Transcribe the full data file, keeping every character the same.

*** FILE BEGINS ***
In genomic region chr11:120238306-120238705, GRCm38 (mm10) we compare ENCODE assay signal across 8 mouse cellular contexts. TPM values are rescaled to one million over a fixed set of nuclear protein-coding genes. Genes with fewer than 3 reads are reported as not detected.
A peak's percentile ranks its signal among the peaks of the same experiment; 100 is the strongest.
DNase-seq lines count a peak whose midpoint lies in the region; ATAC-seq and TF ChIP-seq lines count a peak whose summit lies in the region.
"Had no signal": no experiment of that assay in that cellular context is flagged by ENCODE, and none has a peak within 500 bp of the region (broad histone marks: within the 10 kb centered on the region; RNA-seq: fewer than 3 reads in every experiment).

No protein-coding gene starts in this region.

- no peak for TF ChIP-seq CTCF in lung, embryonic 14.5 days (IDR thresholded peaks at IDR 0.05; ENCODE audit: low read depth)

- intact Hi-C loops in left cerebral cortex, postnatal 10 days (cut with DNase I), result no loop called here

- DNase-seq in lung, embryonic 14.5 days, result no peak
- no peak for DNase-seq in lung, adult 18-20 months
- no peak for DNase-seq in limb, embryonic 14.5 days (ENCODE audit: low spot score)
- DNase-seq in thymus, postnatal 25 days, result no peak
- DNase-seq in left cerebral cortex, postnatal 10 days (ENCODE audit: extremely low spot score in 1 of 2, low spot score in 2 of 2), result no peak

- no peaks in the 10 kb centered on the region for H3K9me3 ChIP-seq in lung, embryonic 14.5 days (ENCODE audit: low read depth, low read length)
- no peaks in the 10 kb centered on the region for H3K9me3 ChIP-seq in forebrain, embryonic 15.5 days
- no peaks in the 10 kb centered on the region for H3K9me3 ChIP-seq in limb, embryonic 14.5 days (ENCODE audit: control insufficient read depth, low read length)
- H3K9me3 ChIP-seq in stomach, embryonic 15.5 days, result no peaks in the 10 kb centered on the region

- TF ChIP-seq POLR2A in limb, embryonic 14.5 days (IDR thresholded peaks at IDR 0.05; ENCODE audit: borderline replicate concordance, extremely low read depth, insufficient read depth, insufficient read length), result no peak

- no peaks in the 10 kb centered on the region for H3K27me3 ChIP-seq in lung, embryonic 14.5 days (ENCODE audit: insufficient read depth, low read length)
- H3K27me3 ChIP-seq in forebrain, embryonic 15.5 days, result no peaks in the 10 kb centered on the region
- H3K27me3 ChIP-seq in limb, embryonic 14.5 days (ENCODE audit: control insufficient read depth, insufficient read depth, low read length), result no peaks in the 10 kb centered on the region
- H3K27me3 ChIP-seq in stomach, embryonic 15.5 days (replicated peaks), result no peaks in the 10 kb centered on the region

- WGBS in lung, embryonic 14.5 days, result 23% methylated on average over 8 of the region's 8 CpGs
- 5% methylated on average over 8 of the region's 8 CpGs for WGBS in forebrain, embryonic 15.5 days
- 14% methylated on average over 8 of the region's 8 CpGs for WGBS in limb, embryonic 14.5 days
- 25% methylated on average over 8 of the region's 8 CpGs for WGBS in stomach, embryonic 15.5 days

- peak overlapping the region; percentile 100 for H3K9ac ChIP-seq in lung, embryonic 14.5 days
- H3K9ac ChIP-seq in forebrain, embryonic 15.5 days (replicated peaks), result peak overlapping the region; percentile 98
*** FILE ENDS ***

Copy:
In genomic region chr11:120238306-120238705, GRCm38 (mm10) we compare ENCODE assay signal across 8 mouse cellular contexts. TPM values are rescaled to one million over a fixed set of nuclear protein-coding genes. Genes with fewer than 3 reads are reported as not detected.
A peak's percentile ranks its signal among the peaks of the same experiment; 100 is the strongest.
DNase-seq lines count a peak whose midpoint lies in the region; ATAC-seq and TF ChIP-seq lines count a peak whose summit lies in the region.
"Had no signal": no experiment of that assay in that cellular context is flagged by ENCODE, and none has a peak within 500 bp of the region (broad histone marks: within the 10 kb centered on the region; RNA-seq: fewer than 3 reads in every experiment).

No protein-coding gene starts in this region.

- no peak for TF ChIP-seq CTCF in lung, embryonic 14.5 days (IDR thresholded peaks at IDR 0.05; ENCODE audit: low read depth)

- intact Hi-C loops in left cerebral cortex, postnatal 10 days (cut with DNase I), result no loop called here

- DNase-seq in lung, embryonic 14.5 days, result no peak
- no peak for DNase-seq in lung, adult 18-20 months
- no peak for DNase-seq in limb, embryonic 14.5 days (ENCODE audit: low spot score)
- DNase-seq in thymus, postnatal 25 days, result no peak
- DNase-seq in left cerebral cortex, postnatal 10 days (ENCODE audit: extremely low spot score in 1 of 2, low spot score in 2 of 2), result no peak

- no peaks in the 10 kb centered on the region for H3K9me3 ChIP-seq in lung, embryonic 14.5 days (ENCODE audit: low read depth, low read length)
- no peaks in the 10 kb centered on the region for H3K9me3 ChIP-seq in forebrain, embryonic 15.5 days
- no peaks in the 10 kb centered on the region for H3K9me3 ChIP-seq in limb, embryonic 14.5 days (ENCODE audit: control insufficient read depth, low read length)
- H3K9me3 ChIP-seq in stomach, embryonic 15.5 days, result no peaks in the 10 kb centered on the region

- TF ChIP-seq POLR2A in limb, embryonic 14.5 days (IDR thresholded peaks at IDR 0.05; ENCODE audit: borderline replicate concordance, extremely low read depth, insufficient read depth, insufficient read length), result no peak

- no peaks in the 10 kb centered on the region for H3K27me3 ChIP-seq in lung, embryonic 14.5 days (ENCODE audit: insufficient read depth, low read length)
- H3K27me3 ChIP-seq in forebrain, embryonic 15.5 days, result no peaks in the 10 kb centered on the region
- H3K27me3 ChIP-seq in limb, embryonic 14.5 days (ENCODE audit: control insufficient read depth, insufficient read depth, low read length), result no peaks in the 10 kb centered on the region
- H3K27me3 ChIP-seq in stomach, embryonic 15.5 days (replicated peaks), result no peaks in the 10 kb centered on the region

- WGBS in lung, embryonic 14.5 days, result 23% methylated on average over 8 of the region's 8 CpGs
- 5% methylated on average over 8 of the region's 8 CpGs for WGBS in forebrain, embryonic 15.5 days
- 14% methylated on average over 8 of the region's 8 CpGs for WGBS in limb, embryonic 14.5 days
- 25% methylated on average over 8 of the region's 8 CpGs for WGBS in stomach, embryonic 15.5 days

- peak overlapping the region; percentile 100 for H3K9ac ChIP-seq in lung, embryonic 14.5 days
- H3K9ac ChIP-seq in forebrain, embryonic 15.5 days (replicated peaks), result peak overlapping the region; percentile 98